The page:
Chimayo’ and Santa Fe

Chimayo' and Santa Fe
Santa Fe, NM

Santa Fe, NM

Heading north on I-25 out of Albuquerque, Karen pointed out the Pueblo-style decorations on the freeway overpasses. Each pueblo chose the designs for their location. Sorry about the bus mirror in the middle of the photo! Only way to get this shot.

Our first destination Thursday was Chimayo, a small village on the Santa Cruz River. Chimayo is known all over the world as the Lourdes of America, famous for its healing powers. The Catholic church here, known as the Santuario or Sanctuary, was built over the spot where a miracle happened, and the sandy soil in the room to the left of the altar is known for its healing properties.

Chimayo is a popular pilgrimage destination, and if you travel I-25 during Holy Week, you will see many pilgrims walking along the road, hoping to reach the Santuario by Good Friday. They carry small and large crosses with them, which they often leave here along the entry path.

Karen gave us baggies so we could scoop some of the healing dirt, and I purchased some small plastic and tin boxes for sending some to friends. I have great respect for healing magic, but the smart ass in me also got a kick out of this little sign in the gift shop.

After leaving the Santuario we visited the Ortega Weaving Shop and Galleria. This family has been weaving gorgeous clothing, rugs, and blankets for generations. Their giftshop carried a huge stock of books about the Conversos and their history in New Mexico.

From Chimayo we drove into Santa Fe for lunch and a free afternoon at the civic plaza and two of their wonderful museums. Santa Fe became the capital of New Mexico in 1610, and the palace of the governors is considered the oldest government building in the US. Today it houses the New Mexico History Museum. The people who sell their jewelry, pottery and other crafts here are licensed by the state to insure their products are authentic.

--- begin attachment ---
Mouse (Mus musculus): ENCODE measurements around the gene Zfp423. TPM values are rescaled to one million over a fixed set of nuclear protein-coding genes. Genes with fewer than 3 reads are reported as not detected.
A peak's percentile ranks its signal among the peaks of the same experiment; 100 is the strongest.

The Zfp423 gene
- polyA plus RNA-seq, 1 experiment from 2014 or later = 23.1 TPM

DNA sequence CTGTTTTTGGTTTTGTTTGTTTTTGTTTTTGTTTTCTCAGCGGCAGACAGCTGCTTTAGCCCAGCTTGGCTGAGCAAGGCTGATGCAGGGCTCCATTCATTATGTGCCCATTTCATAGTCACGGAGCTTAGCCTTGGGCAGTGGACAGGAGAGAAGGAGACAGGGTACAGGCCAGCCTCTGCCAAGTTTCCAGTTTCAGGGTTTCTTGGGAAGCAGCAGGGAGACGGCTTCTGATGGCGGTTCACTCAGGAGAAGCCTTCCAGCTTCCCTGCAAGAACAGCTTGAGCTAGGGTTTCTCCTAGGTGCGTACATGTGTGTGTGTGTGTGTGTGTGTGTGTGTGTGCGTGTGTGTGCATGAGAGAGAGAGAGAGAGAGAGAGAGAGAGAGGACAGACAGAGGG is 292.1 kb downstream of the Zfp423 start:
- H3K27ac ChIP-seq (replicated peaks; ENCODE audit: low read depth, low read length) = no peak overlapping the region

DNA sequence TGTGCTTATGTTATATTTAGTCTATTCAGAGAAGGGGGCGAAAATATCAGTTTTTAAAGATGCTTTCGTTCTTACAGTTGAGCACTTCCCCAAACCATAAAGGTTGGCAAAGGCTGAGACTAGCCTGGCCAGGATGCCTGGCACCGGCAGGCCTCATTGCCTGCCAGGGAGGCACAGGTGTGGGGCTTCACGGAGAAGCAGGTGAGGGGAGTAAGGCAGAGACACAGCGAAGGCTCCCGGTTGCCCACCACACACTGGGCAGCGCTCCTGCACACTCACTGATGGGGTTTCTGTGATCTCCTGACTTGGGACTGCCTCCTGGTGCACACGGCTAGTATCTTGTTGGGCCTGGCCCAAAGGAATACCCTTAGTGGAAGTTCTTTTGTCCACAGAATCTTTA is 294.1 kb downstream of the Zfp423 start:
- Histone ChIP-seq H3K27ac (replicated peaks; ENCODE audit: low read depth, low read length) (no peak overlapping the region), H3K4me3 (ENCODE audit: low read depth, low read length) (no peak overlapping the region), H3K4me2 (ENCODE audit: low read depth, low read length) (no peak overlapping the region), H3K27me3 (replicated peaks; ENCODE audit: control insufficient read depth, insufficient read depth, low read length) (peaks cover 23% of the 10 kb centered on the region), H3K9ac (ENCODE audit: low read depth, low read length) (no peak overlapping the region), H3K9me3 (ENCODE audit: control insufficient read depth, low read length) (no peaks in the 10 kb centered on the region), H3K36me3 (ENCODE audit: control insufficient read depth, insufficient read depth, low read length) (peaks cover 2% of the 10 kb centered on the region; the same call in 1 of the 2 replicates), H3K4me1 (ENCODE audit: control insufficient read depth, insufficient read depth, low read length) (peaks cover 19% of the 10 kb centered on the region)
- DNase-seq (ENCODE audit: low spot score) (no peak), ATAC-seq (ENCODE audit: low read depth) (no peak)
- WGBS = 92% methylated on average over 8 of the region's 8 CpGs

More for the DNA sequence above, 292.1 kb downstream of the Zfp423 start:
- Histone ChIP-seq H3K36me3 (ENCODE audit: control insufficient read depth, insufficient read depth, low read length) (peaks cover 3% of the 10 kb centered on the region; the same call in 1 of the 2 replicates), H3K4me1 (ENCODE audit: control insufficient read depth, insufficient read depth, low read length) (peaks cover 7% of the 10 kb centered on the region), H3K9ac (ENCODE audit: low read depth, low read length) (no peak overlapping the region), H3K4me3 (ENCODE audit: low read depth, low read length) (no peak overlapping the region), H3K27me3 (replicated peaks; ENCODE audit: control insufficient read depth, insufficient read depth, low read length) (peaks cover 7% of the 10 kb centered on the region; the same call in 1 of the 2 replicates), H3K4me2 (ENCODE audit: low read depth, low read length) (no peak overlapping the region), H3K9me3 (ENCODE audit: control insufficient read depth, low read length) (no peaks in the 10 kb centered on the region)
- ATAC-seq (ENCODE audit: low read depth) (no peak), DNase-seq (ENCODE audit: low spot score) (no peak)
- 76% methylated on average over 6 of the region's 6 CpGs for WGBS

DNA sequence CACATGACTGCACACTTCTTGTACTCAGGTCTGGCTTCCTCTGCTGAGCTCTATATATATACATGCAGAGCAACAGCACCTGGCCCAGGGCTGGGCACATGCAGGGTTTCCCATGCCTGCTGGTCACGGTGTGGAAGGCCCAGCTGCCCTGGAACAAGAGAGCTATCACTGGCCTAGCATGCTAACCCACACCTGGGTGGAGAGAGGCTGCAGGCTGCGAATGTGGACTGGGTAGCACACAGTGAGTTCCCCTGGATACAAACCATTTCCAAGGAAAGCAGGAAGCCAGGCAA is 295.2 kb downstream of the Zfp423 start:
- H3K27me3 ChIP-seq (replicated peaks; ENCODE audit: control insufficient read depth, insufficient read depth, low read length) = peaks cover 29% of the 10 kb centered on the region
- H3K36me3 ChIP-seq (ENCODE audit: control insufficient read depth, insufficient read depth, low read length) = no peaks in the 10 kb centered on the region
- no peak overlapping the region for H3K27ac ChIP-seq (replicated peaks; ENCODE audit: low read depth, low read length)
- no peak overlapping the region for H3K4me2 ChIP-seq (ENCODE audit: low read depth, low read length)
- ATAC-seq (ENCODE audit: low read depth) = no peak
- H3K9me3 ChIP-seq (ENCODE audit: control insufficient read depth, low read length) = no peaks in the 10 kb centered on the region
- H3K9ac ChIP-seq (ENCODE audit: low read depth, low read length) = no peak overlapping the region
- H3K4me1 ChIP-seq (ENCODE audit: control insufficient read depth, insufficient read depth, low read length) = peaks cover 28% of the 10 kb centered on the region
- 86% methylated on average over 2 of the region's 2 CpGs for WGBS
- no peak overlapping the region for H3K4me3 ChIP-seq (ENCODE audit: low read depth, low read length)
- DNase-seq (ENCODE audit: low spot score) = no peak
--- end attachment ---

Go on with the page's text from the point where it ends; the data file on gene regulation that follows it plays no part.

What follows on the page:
Another interesting stop in old Santa Fe is the Cathedral of San Francisco de Asisi. The cathedral stands out because it is not in the Pueblo style, as it was built by Archbishop Lamy who was influenced by French styles. Over the door is a triangle containing the Hebrew letters for the name of God, and there are many stories about why it’s there. The one Karen shared with us had to do with Archbishop Lamy thanking the local Jewish merchants who helped finance the building. Lamy is said to be the subject of the Willa Cather novel, Death Comes for the Archbishop.

Outside the cathedral is this statue of Kateri Tekakwitha, the first North American Indian saint. She was a Mohawk from New York, but the statue was made by local artist Estella Loretto.

No photos allowed inside the museums, so I only have this one of the typical Spanish courtyard interior. We spent the afternoon looking at the historical displays of the New Mexico History Museum, then checked out the Museum of Fine Art. The Georgia O’Keefe exhibit was undergoing renovation, which was disappointing, but they did have a fascinating exhibit on the history of the guitar.

Friday morning the program closed with a visit from Maria Apodaca, another New Mexico Converso who is returning to her Jewish roots. Maria talked about her childhood interest in the world’s great religions, and her many current activities in the Jewish community. For example, one of the local synagogues now has a Sefardi dinner once a month, and there is a newly formed New Mexico Jewish Genealogy Society.


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